My health trend continued when my stomach insisted I find chocolate chip cookies immediately. From my office to Milk & Cookies was quite a hike, much longer than I anticipated, but boy, was it worth it. It was a cute little shop with a little kid feel (they host parties for children and adults) and relaxed vibe. After choosing the chocolate chip, I was trying to decide between the oatmeal raisin and the mint chocolate, when the woman helping me said they were both her favorites and that I should ditch the chocolate chip cookie for those two instead.
And as you can see, that is just what I did. No regrets here, none at all. The mint chocolate was better by a smidgen. I could use one of those cookies now.
Blue Ribbon Bakery
35 Downing Street (at Bedford)
254 Bleecker Street (between 6th and 7th Avenues)
132 Spring Street (between Green and Wooster)
Milk & Cookies Bakery
19 Commerce Street (between 7th Ave and Bedford)
Lee Ann Wong from Season 1 works for Top Chef now, so she was there, chilling. She's so cute!
Ilan's so full of it. Winner of Season 2. I don't know how.
Everybody's favorite diabetic hottie chef, Sam. The girls were swarming him. I will say that in person, he is pretty hot. I felt like he was irritated by his good-lookingness or other people's (read every straight woman and gay man within 50 ft) reactions to his looks - like I know I'm good looking, you know I'm good looking, let's move on. But hey, you agreed to be on TV, so deal with it.
Now I will stop adding to the Top Chef furor. Thanks for letting me borrow your camera, J!
K hadn't had lunch yet, so she went with the Vegetarian Souvlaki, which featured a cornucopia of tomatoes, onions, cucumbers, feta cheese, butter beans doused in tzatziki and wrapped in a cushy pita. I didn't taste it, but K enjoyed it immensely, groaning under the weight of all those beans and fresh veggies. I would imagine from its size that one of those babies would really fill you up. Since I had made a trip to brgr for lunch earlier that day, I decided to just get a snack, really (ha. ha. a pun!). So I went with their baklava, which was served pie style, rather then the rectangle format I'm used to. The layers of fillo at the top were really thick, but it was great - nutty(obviously), with cinnamon dusted on the sides, and honey drizzled all over the place. I wouldn't say it was the best I've ever had. I prefer the fillo a little thinner and crispier. I had one of their frappes, which according to them is a Greek style iced coffee and that was worth going back for. It was strong, but not rip-your-stomach-lining-into-shreds strong.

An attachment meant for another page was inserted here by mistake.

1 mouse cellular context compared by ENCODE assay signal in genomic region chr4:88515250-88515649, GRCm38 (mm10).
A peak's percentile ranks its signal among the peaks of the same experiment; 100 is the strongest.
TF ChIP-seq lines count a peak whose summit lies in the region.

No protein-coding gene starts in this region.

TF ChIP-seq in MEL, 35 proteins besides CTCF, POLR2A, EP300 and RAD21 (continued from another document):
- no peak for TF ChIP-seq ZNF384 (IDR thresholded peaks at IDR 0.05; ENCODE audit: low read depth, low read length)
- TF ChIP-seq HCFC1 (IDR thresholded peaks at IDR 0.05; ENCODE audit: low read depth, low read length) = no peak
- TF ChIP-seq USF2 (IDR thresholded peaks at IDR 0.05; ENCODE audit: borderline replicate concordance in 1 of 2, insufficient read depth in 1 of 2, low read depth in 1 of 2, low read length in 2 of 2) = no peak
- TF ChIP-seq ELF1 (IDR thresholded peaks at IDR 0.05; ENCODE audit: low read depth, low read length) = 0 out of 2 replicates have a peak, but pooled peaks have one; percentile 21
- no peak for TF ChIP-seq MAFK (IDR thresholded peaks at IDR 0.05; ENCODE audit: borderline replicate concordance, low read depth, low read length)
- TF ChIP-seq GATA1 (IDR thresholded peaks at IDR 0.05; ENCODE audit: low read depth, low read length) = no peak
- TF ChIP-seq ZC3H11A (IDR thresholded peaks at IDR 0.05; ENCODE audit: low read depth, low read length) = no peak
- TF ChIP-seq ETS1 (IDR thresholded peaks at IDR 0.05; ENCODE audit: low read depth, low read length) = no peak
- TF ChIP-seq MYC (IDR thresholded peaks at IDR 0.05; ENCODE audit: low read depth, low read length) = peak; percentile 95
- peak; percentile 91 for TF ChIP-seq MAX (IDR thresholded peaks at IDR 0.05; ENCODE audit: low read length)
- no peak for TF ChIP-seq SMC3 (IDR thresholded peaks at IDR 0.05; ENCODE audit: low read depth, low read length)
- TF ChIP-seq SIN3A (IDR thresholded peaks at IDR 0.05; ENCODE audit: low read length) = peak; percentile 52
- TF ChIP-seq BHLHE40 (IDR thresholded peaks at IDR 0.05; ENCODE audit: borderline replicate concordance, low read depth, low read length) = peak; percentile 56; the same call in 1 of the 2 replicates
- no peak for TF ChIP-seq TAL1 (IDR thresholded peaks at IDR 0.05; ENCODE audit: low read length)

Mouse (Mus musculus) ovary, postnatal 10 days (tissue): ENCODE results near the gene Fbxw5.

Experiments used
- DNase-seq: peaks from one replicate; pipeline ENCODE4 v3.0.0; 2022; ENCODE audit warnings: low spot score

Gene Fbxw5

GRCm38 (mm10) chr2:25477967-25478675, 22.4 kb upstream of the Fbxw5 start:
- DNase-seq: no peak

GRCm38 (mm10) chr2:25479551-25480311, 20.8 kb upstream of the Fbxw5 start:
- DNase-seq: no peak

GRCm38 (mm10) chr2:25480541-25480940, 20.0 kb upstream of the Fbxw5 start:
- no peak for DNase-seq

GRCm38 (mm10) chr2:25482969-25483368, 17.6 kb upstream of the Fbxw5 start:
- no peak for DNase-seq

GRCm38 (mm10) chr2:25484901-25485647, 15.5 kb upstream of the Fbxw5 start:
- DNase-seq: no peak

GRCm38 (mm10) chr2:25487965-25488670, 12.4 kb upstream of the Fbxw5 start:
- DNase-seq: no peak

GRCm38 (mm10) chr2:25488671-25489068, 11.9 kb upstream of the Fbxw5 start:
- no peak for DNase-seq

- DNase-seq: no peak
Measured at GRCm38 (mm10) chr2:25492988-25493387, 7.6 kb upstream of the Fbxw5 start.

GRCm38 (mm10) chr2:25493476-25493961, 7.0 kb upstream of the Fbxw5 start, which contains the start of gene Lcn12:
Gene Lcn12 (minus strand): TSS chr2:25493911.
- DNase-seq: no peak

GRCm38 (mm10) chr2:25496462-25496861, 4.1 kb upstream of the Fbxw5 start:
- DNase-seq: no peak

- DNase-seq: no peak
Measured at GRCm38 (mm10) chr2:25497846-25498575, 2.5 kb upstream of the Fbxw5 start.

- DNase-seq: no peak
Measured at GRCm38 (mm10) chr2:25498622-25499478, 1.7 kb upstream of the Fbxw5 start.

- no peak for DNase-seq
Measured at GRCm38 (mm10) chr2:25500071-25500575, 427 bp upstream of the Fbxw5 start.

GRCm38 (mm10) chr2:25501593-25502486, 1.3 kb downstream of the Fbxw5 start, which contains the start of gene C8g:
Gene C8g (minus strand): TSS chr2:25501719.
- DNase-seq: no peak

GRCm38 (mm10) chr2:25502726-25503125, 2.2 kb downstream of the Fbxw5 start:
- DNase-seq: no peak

I did go back once I started working and had the Roasted 2.0 with a cup of their mint lemonade. The Roasted sandwich is served on stirato bread, which is this sort of flat, crunchy bread that's difficult to bite into. The eggplant that's inside is roasted quite nicely, still a bit firm with good flavor. Although I almost feel like it would be better with a boiled egg inside. Their lemonade, though, is supremely refreshing. It seems that they get their drinks right every time. On my next trip, I think I'll try a different sandwich, and maybe not on stirato bread - it's messy and I end up looking like a geriatric whose teeth aren't sharp enough to rip through some bread.
105 Thompson Street (between Prince & Spring St)
I went to San Francisco about a month ago, originally to see if I wanted to live there, but since things have changed and I'm staying in NY, this turned into a brief, amazingly fun fooding trip. This picture makes me think of SF just as much as a picture of the Golden Gate Bridge. Their row houses or whatever they're called are so colorful and beautiful. I wouldn't mind living in one of these.
Treats from the famous Tartine Bakery:
The BEST pain au chocolat I have ever tasted. I'm tempted to say even better than in Paris, but I don't really remember the ones I had there, so I could be unintentionally provoking the anger of Parisians everywhere.
At the Ferry Building Market, more scrumptious goodies. Had a really good mushroom leek tart from this stand.
A myriad of fancy mushrooms await you at the Ferry Market. I've never even heard of these varieties.
Gelato at the Ferry market: on top of both cups is pistachio, bottom of the left-hand one is pumpkin, on the right is mocha. I wouldn't recommend the pumpkin, but the pistachio is YUMMY - creamy and smooth, with a great pistachio crunch.